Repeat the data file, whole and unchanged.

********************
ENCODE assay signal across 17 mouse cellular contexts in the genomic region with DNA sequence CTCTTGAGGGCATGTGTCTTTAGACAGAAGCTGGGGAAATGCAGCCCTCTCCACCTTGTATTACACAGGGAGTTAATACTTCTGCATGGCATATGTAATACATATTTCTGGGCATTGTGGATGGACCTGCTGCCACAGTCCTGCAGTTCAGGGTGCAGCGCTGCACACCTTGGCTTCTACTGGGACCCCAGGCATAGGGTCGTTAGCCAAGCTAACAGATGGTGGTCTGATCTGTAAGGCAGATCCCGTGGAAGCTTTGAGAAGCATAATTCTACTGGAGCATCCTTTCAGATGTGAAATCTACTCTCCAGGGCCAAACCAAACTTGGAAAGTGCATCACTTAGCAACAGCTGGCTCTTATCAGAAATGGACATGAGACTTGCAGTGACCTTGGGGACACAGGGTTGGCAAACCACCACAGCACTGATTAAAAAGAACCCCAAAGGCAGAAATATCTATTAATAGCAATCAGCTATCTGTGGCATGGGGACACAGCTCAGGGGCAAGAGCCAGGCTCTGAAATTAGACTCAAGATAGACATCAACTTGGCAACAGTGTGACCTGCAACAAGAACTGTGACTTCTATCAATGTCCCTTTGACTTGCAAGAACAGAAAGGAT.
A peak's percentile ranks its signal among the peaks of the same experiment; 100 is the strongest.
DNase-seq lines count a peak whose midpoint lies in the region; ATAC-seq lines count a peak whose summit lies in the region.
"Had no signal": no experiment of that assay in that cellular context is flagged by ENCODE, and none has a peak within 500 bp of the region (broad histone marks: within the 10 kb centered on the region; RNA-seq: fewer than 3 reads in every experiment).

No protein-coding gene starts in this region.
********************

ENCODE assay signal across 17 mouse cellular contexts in the genomic region with DNA sequence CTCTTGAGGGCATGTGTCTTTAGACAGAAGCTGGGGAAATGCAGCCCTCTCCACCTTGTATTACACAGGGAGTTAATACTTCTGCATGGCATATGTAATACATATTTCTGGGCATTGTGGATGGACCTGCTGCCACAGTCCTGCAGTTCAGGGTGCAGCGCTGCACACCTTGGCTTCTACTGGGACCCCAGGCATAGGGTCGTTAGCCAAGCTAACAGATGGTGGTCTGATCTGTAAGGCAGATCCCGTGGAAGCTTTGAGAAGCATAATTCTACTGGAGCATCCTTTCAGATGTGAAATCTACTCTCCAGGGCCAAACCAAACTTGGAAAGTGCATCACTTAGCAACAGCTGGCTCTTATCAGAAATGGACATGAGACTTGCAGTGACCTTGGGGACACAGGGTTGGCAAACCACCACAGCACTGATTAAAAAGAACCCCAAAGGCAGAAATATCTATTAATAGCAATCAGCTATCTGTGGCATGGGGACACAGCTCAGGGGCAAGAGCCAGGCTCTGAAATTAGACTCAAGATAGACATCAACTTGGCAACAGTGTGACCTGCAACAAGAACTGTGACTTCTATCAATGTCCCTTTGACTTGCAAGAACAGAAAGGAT.
A peak's percentile ranks its signal among the peaks of the same experiment; 100 is the strongest.
DNase-seq lines count a peak whose midpoint lies in the region; ATAC-seq lines count a peak whose summit lies in the region.
"Had no signal": no experiment of that assay in that cellular context is flagged by ENCODE, and none has a peak within 500 bp of the region (broad histone marks: within the 10 kb centered on the region; RNA-seq: fewer than 3 reads in every experiment).

No protein-coding gene starts in this region.